‘Why Women Kill’ Review: A Stylish and Cheeky ‘Desperate Housewives’ Through the Ages

‘Why Women Kill’ Review: A Stylish and Cheeky ‘Desperate Housewives’ Through the Ages
Creator Marc Cherry never met a domestic murder he didn’t love to exploit. With his clever new CBS All Access series “Why Women Kill,” the veteran TV producer once again examines what it means to be a woman – especially one who is marginalized, wronged, or taken for granted – alongside an undercurrent of tongue-in-cheek danger. The limited series feels like the sister of “Desperate Housewives,” his groundbreaking mystery comedy-drama, in that it revels in the domestic problems, secrets, and crimes among a group of women using a gimmick. Instead of having the story told from the point of view of the deceased, however, “Why Women Kill” plays with time, having thematically similar stories play out over different decades.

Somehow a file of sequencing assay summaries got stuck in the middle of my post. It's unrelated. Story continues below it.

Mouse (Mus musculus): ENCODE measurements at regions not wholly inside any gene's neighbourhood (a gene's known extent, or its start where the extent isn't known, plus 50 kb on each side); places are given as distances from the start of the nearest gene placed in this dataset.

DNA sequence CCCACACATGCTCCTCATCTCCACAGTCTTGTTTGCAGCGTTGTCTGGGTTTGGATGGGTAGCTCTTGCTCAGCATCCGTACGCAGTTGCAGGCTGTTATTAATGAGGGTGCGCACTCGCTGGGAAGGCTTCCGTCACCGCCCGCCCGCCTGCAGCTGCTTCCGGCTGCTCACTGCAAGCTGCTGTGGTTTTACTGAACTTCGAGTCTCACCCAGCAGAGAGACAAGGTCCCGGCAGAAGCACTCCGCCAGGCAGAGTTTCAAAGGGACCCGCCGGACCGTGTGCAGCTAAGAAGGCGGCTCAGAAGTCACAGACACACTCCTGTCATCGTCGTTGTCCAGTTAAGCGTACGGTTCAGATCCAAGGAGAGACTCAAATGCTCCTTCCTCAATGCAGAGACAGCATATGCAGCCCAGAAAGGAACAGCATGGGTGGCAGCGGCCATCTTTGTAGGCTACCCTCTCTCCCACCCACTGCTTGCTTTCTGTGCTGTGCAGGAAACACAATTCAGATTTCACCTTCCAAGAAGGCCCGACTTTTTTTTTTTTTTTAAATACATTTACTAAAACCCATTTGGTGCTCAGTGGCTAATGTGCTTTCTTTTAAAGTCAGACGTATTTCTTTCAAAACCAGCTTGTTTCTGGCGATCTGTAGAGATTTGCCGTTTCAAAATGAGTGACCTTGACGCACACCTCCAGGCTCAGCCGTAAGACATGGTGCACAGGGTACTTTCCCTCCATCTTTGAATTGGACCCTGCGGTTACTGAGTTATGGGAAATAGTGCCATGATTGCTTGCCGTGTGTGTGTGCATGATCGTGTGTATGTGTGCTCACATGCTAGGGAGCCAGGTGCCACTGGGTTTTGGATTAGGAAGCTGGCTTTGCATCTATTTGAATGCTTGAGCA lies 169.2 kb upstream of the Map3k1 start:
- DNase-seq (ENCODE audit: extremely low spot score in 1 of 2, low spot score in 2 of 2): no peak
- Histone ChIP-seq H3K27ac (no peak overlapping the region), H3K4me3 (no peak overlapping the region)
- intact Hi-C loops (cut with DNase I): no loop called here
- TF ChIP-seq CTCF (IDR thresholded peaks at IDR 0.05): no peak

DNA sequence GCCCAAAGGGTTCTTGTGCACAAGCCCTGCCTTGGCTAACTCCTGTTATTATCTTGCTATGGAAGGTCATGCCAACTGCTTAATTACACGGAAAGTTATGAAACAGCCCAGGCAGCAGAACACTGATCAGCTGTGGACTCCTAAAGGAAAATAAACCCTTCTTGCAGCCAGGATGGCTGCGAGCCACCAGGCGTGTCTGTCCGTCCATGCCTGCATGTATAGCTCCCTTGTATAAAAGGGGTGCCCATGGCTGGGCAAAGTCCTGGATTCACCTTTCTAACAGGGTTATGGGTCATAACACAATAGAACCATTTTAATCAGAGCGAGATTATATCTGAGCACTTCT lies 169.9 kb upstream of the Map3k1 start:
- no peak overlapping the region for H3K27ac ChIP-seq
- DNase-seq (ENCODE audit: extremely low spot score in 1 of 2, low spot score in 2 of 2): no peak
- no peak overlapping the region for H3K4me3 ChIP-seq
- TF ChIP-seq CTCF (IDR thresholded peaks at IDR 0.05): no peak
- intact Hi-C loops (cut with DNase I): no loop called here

Taking place in the same Pasadena mansion, the series begins in 1963 with charming homemaker Beth-Ann (Ginnifer Goodwin), who discovers that her husband is having an affair. In 1984, fabulous socialite Simone (Lucy Liu) has a similar epiphany,
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